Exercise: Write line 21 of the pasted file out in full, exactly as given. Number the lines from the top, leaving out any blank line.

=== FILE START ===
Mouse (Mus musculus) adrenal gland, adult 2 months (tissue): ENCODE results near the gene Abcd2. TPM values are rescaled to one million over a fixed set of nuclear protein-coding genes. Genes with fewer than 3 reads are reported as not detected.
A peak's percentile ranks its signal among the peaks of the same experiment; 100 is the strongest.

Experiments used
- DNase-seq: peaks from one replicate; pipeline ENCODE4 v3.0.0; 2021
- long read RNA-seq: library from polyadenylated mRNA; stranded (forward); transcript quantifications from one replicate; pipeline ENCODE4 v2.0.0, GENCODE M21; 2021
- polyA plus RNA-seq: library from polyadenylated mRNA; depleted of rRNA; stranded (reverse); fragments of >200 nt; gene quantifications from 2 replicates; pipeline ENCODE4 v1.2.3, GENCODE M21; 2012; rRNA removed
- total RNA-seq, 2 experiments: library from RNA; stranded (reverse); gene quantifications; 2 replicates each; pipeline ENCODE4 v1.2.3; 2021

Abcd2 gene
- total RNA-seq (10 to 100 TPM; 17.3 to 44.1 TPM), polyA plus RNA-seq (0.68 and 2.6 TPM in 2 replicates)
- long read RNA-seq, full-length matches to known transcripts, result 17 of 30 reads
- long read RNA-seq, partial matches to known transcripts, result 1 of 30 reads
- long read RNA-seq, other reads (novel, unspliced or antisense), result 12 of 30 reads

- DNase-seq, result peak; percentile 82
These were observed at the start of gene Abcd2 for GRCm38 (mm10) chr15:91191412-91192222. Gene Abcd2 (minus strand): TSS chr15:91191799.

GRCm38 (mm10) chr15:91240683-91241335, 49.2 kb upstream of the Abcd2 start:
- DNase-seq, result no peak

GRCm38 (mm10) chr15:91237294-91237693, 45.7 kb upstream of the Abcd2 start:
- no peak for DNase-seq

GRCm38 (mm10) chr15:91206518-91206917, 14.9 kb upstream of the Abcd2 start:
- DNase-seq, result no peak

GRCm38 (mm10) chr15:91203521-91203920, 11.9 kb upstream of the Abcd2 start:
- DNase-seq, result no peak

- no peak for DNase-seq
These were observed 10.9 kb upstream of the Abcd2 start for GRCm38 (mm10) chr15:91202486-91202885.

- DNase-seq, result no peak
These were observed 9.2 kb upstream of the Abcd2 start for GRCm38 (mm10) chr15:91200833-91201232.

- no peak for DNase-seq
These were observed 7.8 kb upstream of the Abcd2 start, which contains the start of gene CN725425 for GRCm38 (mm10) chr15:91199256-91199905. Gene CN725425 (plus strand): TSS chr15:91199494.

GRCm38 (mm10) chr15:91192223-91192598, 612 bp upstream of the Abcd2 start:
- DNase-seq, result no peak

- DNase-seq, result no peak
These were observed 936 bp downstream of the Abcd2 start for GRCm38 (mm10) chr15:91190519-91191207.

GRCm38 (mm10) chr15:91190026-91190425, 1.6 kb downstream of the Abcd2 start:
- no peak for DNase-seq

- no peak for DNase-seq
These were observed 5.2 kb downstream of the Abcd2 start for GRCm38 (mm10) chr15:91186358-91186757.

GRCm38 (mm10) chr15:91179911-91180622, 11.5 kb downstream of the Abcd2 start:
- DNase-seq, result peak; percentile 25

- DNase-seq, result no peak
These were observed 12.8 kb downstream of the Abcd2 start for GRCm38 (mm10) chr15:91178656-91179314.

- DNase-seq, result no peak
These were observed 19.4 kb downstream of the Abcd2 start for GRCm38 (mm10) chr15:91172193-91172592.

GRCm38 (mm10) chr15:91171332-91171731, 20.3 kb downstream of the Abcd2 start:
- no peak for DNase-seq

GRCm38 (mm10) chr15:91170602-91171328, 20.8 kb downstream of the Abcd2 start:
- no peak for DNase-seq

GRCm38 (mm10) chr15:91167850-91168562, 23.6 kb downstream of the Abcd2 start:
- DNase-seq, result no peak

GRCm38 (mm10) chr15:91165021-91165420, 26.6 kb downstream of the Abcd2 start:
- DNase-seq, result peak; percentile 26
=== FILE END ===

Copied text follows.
GRCm38 (mm10) chr15:91203521-91203920, 11.9 kb upstream of the Abcd2 start: